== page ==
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Thursday, 19 February 2009

Designing out racism

One of the issues which I wrote about during the US election campaign was the meme, constantly repeated in the BBC's reporting, of the 'Bradley effect'. This is when people say they will but actually don't vote for the black candidate.

One of the odd issues with this is that in the campaign for California Governor in 1982, which this 'effect' is named after, race wasn't a factor (or at least a trivial one). The reason black candidate Tom Bradley lost was because a supposedly 'anti-gun' proposition turned out larger numbers than expected of rural and small town voters.

That sort of 'wedge' issue has been used elsewhere to bring out the vote, most notably the Republicans who used gay marriage propositions in this way in 2000 and 2004.

In a presentation at the TED conference, the baseball statistician cum political pollster guru Nate Silver of, who most accurately predicted the US election result, elaborated on the question of race in the elections using the presidential outcomes to draw out social and design implications.

He started off by talking about quite how big of a win Obama had.

Electoral maps between 2004 and 2008 show a profound shift towards blue, or liberal, voting. But there’s a block of states - centered on Arkansas, and roughly following the Appalachians - which voted more strongly against Obama than they did against Clinton. And in Louisiana, roughly 1 in 5 white voters told pollsters that race had been a factor in choosing not to vote for Obama - that compares to roughly 4% in states like New York and California.

This made no difference overall because these are less populated states with less national electoral weight.

There's little evidence of race deciding US elections recently and Silver has statistically dismantled its role.

But Silver turns these stats inside out to ask if racism is predictable.

He looked for relationships between independent variables and racism as an electoral factor and found a strong correlation - low education levels correlate closely with racial-based voting. Highly rural states also showed this pattern, though it’s less dramatic than the educational pattern.

The General Social Survey, asks “Does anyone of the opposite race live in your neighborhood?” And, the answers to this are stratified upon density: In the city, yes. In the suburbs, mainly yes. In rural areas, not nearly as much.

He looked at political affiliation - there are more Republicans in monoracial neighborhoods, but it’s not a dramatic difference. Similarly, there’s not much difference in opinion regarding affirmative action. But a question about interracial marriage gets dramatically different results in monoracial neighborhoods - people in these neighborhoods are twice as likely to support a law banning interracial marriage.

What he gleans from this is that if something is predictable then it is designable.

The goal is to facilitate interaction with people of other races. For example a university-based mixing program, sending students from NYU to the University of Arkansas as a form of cultural exchange.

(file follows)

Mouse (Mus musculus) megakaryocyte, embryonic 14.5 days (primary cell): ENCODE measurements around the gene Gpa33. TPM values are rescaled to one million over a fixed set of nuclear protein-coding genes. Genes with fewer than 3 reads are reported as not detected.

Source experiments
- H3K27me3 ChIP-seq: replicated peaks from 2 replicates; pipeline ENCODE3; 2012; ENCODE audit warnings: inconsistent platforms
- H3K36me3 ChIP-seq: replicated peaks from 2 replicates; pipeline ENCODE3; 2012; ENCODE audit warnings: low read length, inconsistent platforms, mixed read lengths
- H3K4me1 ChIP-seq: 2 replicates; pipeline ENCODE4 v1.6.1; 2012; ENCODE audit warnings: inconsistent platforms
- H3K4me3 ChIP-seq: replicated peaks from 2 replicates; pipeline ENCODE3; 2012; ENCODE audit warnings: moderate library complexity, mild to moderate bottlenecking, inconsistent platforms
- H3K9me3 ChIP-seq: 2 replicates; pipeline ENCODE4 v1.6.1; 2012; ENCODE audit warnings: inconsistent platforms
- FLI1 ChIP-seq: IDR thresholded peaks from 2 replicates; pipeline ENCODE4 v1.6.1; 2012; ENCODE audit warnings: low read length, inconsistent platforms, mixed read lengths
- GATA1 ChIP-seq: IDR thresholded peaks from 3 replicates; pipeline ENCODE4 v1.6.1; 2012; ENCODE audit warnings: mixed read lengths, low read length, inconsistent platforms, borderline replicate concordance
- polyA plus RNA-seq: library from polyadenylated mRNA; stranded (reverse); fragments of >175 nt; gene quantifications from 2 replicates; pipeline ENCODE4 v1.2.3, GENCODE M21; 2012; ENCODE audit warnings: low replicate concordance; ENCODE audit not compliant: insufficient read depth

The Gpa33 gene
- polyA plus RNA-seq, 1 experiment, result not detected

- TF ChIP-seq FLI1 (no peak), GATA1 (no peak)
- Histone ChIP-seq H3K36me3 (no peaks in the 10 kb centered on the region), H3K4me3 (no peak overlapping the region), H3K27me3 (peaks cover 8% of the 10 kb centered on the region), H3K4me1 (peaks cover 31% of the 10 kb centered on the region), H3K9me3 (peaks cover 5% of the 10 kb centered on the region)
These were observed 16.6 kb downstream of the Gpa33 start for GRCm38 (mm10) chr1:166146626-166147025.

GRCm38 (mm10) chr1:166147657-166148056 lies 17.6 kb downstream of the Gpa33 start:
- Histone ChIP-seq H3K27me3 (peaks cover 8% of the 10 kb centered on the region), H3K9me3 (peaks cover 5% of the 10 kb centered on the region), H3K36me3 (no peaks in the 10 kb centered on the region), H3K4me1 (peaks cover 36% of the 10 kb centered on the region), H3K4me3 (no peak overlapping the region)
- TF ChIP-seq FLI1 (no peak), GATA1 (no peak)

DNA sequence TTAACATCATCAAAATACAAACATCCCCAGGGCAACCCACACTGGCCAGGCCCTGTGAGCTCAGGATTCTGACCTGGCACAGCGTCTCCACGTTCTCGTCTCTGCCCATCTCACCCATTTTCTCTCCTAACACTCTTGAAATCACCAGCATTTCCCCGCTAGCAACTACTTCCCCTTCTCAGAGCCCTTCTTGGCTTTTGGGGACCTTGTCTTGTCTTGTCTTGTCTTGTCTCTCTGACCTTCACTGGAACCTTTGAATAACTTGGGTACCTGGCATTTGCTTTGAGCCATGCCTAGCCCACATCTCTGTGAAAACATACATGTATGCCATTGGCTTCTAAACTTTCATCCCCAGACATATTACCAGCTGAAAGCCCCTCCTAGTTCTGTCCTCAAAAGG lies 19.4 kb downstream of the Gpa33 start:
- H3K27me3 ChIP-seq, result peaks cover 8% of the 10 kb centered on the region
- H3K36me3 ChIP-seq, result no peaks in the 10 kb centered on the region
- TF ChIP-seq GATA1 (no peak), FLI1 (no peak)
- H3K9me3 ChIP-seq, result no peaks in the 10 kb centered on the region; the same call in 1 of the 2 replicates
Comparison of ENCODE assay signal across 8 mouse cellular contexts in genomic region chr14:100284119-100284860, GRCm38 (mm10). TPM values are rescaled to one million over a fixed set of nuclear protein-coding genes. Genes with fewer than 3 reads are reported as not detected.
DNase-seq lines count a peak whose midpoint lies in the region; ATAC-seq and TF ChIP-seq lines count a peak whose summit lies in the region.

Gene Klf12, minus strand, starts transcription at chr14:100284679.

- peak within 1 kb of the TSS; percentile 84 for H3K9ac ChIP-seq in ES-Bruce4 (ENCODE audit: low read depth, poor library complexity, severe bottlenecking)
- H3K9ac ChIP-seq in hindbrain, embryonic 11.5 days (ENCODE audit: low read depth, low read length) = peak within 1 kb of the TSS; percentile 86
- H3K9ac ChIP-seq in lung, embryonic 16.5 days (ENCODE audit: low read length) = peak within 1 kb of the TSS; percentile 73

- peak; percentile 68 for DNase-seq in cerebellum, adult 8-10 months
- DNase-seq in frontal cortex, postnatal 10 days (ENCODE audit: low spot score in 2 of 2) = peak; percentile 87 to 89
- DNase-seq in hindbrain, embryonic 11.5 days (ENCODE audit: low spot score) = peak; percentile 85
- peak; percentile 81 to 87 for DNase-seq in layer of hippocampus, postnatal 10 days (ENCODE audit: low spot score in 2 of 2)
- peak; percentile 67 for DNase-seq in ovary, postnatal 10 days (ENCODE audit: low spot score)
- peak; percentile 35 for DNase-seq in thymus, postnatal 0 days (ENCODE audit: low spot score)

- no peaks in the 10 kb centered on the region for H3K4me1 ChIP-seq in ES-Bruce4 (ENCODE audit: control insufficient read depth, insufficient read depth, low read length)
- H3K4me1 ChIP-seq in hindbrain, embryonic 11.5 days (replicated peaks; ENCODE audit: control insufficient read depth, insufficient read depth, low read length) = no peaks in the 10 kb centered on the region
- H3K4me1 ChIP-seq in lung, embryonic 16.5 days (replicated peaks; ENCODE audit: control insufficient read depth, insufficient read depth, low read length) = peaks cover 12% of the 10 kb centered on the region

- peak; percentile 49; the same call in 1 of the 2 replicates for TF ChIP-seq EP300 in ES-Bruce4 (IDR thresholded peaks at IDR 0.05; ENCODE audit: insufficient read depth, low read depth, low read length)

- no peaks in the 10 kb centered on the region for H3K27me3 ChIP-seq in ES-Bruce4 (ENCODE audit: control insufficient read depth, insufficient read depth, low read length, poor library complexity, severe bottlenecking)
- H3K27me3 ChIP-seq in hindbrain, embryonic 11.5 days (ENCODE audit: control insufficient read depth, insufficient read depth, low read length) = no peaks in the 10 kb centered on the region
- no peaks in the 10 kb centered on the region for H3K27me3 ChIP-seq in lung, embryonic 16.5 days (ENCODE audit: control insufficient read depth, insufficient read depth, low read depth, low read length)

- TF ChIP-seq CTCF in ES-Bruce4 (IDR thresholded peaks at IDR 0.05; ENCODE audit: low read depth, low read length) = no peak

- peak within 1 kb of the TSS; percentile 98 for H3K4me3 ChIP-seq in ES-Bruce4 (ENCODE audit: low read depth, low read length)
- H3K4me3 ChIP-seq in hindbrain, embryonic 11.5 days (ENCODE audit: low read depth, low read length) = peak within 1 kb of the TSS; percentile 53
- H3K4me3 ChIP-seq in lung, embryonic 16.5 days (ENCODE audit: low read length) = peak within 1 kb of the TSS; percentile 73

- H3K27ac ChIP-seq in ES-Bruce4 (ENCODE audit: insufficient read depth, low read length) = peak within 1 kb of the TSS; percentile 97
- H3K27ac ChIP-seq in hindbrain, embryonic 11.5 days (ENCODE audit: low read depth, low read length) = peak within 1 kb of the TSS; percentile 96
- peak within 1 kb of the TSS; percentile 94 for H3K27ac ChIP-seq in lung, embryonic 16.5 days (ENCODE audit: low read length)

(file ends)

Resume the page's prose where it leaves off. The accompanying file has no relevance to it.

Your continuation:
More dramatically Silver suggested that you need to try to create interracial neighborhoods, to reengineer cities.

Cities designed in the 1970s and 80s might actually have helped America become more conservative under Reagan, he suggested.

He thinks that urban design is hugely important to achieving integration: grids vs the windy streets in many parts of suburbia, where grids are better. At the end of the day, he said cul de sacs lead to conservatives.

This idea also relates to a point made by the new black Attorney General, Eric Holder:
In a speech to Justice Department employees marking Black History Month, Holder said the workplace is largely integrated but Americans still self-segregate on the weekends and in their private lives.

Even when people mix at the workplace or afterwork social events, Holder argued, many Americans in their free time are still segregated inside what he called "race-protected cocoons."

"Saturdays and Sundays, America in the year 2009 does not in some ways differ significantly from the country that existed almost 50 years ago. This is truly sad," said Holder.
Although racism in the UK has a very different history I wonder if mapping answers to “does anyone of the opposite race live in your neighborhood?” correlates to BNP voting?

1 comment:

  1. There's a popular economics book called The Logic of Life which covers racism and where people live, how only a slight preference for living around people of one's own "race" leads quickly to geographical segregation.

    It is also a book which advocates putting gay clubs in run-down areas! Seriously, I think it went along the lines that straight people are more likely to have children and therefore be more worried about failing schools and crime - which are really hard to address from scratch in a deprived community. So the only families who live there are very poor people with no choice.

    Whereas, if you can put something in there to attract them to the area, childless gay folk are unlikely to be involved in crime (at least the kind of crime which runs a place down) but they're also unlikely to be quite as anxious about it. They're also likely to have a larger disposable income than families. So they'll build a community from a social center and everything improves.

    Uh no, that sounds daft but I'm sure it was slightly less silly in the book. And it is a good book if you're interested in this kind of thing, honest.